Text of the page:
Reading the Bible Every Day

calendar-543862Now, here is a thing. Here is a wondrous thing.

Reading the Bible is an integral part of knowing about God, being a Christian, wanting to know more about the Christian faith and generally living the good life. However, most people haven’t a clue where to start with it.

Fortunately, the church in its wisdom publishes a list of suggested bible readings for every day of the year. Unfortunately, they are in a format that does not help people look things up very easily. You have to know which year of the two year cycle we are on, you have to know what season we are in and you have to know whether today’s readings have been budged out of the way by a festival. Then you have to look it all up in a spiral bound book which is falling to bits. (Trust me on this, it is falling to bits).

Anyway. As a further offering in my quest to make the spirituality of the church more accessible to everyone rather than just professionals, I thought I would produce a wee bookie with all the readings in for 2009.

So here it is – a Daily Prayer Calendar of Bible Readings.

So now you have your new year resolutions all sewn up. You can read the Bible every day using the same readings that are used in St Mary’s and in the wider Scottish Episcopal Church at Daily Prayer services. You can fit them into prayers if you want them or just do then at a time of day to suit you. Unless there is something more specific given, we do the Old Testament and Gospel at morning prayer in St Mary’s. The theory is, if we said Evening Prayer in public it would be the Epistle and Gospel.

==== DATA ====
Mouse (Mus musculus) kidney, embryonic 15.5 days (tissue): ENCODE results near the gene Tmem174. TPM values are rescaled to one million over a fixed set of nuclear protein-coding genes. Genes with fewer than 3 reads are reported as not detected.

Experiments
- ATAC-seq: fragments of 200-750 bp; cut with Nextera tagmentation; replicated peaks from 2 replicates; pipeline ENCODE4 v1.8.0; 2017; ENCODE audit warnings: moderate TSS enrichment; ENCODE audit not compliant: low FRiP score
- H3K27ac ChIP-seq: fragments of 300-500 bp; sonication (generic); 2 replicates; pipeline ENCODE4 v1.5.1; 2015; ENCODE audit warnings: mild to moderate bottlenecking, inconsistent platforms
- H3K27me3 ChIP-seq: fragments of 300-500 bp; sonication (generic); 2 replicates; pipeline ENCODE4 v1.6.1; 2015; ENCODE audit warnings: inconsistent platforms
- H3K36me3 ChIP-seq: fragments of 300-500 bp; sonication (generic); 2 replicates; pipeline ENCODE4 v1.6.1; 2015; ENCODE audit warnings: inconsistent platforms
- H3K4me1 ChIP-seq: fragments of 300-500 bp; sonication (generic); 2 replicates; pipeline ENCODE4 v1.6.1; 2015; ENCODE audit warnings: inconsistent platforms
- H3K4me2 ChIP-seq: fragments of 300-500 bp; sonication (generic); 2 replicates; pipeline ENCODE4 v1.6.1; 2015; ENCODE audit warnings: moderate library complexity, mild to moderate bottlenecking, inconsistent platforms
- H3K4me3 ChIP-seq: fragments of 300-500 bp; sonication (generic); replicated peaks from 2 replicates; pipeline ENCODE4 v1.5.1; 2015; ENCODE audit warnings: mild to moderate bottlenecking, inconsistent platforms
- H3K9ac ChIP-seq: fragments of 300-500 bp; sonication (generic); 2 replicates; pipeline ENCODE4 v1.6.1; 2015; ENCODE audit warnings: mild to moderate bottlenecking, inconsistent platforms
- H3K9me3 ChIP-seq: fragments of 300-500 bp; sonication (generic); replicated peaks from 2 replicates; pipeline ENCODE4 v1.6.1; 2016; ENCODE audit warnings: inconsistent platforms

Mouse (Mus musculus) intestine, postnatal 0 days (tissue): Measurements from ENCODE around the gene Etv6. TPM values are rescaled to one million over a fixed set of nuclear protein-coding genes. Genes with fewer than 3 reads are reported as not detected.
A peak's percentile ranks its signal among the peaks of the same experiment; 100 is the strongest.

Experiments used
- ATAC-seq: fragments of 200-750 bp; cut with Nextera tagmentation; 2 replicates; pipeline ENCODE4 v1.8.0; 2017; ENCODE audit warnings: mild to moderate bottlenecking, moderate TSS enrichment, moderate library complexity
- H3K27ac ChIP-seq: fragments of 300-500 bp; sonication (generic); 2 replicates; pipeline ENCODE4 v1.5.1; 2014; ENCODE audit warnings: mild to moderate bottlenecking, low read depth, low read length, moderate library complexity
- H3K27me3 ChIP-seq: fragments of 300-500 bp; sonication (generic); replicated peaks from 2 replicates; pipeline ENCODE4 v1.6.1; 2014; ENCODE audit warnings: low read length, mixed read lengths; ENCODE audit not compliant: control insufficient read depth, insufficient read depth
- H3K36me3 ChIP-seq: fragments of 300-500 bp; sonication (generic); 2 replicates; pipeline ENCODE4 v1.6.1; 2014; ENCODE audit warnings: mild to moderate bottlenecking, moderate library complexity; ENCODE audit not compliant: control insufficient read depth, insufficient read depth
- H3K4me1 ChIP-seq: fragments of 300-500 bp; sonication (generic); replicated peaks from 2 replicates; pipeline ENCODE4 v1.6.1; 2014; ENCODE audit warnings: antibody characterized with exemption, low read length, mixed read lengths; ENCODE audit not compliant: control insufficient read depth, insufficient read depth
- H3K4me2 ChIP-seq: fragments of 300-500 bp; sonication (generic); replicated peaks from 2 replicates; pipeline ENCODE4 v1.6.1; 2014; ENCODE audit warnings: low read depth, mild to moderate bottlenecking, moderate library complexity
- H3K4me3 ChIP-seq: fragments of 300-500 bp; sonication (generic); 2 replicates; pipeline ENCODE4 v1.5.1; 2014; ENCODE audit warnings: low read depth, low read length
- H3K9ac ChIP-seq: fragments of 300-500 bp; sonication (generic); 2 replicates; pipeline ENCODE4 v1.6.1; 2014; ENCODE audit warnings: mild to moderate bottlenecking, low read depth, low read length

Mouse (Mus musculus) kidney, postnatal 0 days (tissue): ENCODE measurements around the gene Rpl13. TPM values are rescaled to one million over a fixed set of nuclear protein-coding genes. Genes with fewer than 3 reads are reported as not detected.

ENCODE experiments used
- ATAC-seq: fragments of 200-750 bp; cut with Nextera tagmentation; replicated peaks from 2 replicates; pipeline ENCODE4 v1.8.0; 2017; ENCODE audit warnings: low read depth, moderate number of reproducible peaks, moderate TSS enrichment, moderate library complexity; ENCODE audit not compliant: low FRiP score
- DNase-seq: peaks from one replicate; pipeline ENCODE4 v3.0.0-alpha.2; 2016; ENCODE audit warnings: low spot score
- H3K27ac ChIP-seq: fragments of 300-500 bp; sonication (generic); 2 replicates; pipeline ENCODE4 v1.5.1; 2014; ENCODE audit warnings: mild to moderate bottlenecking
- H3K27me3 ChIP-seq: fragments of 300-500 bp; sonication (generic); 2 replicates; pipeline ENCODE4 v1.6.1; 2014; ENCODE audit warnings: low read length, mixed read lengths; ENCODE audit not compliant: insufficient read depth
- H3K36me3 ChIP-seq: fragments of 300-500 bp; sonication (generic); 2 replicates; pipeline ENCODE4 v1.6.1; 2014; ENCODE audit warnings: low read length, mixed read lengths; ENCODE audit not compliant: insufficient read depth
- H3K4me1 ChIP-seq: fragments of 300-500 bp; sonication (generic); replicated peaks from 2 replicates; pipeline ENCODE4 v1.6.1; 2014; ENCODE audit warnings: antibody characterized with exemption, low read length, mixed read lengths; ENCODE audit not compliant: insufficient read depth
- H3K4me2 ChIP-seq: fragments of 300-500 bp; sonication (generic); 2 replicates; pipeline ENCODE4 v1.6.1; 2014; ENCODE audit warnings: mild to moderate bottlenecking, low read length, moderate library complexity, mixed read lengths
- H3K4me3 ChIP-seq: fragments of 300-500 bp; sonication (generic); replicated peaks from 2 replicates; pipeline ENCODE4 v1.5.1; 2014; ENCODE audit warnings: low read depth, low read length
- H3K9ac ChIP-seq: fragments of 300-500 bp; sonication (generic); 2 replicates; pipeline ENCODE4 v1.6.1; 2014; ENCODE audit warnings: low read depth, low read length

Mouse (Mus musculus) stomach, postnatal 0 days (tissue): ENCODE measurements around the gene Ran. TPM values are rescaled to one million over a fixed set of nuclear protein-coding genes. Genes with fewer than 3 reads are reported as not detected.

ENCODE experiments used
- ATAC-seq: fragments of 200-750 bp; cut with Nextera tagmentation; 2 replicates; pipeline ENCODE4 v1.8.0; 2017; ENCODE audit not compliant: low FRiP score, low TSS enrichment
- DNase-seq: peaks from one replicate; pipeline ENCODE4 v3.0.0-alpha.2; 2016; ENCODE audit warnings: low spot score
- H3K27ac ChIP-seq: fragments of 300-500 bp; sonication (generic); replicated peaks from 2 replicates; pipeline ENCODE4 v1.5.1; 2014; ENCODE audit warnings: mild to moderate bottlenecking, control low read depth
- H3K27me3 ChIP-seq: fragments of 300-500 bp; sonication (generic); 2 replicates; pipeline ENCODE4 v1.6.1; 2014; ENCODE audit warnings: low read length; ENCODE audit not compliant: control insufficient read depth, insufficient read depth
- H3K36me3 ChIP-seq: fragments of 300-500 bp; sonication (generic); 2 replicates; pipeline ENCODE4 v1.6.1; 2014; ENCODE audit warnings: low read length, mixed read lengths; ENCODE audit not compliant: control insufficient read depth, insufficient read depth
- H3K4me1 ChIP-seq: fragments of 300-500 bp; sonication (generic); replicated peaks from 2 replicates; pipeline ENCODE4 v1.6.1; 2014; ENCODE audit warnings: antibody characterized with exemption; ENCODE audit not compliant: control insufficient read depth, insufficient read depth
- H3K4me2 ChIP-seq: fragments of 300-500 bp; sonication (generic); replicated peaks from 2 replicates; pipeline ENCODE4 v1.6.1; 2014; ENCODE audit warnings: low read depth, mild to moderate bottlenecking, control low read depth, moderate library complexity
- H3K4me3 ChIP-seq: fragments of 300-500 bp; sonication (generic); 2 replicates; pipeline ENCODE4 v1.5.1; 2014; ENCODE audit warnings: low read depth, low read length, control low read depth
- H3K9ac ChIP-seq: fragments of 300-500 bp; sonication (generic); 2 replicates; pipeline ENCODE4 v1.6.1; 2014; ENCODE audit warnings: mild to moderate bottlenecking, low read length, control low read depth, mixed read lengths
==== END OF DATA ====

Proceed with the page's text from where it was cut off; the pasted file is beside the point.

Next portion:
What do you mean you don’t have a Bible? Go and get one. You want an Anglicised NRSV with Apocrypha. Stop making excuses.

I’ve also tagged onto the Daily Calendar a table of what colours we use on different days in church because people are always interested and I’ve included a list of the biblical abbreviations that are used in the tables.

Enough to get you started?

Any questions?


  1. OSP also have a nice calendar.

  2. I suspect some of your readers want a plain old NRSV with Apocrypha. The American version has the advantage of being in a nicer font, and saves trees for lack of all those extra ‘u’s.

    I wish too that we would move to using the C of E lectionary for daily prayer. Now, I don’t advocate adapting to the C of E, but it gives a full set of readings for morning and evening prayer, with multiple psalms for each day. Scotland’s ‘three readings, one psalm’ spreads itself very thin over the course of two services.

  3. Oh Mother lead not thy people into error.

    I’m not going to argue about American vs British Spelling, but I do know that the people of Cowal and the People of the West End of Glasgow are united in their desire for Bibles in their ain tongue, which in these parts must surely be the Anglicized or even the Anglicised version.

    As to the Church of England, I fear you will be wishing bad things upon us all. It will be announcements like, “It is Lent, so we use the form of prayer for Friday” and other such atrocities before we know where we are.

    The trouble is, it starts with a “u” missing from the description of our Blessed Lord as Saviour of Us All. It seems innocent enough. Surely we tell ourselves, eternal damnation cannot depend upon the spelling of a single word. But should we allow it, it ends badly, with the appearance of the Wrong Coloured Candles on the Advent Wreath.

    Do not lead your people into such foolish ways, I implore you.

  4. serena says

    That is FABULOUS!! Thank you 🙂

  5. What no Blue for Advent or Black for All Souls?

  6. Not in the official SEC list, no.

  7. Maybe not in the offical SEC list, but I am sure you could be persuaded.

    …and as for Pink, I had not thought of that.

    When would you use a Pink set?

    Anything about the order Copes are worn on Easter Day? – before, during, after, outside……

  8. I think you will find, Kelvin, that I would choose the Anglicized version for public worship, but would let the ex-pats read in their native tongue should they wish.

    I have no desire to advocate things English. But until Scotland offers a fuller daily lectionary, I fear I must look South. In any case, we should have a common daily prayer lectionary and end this parochialism.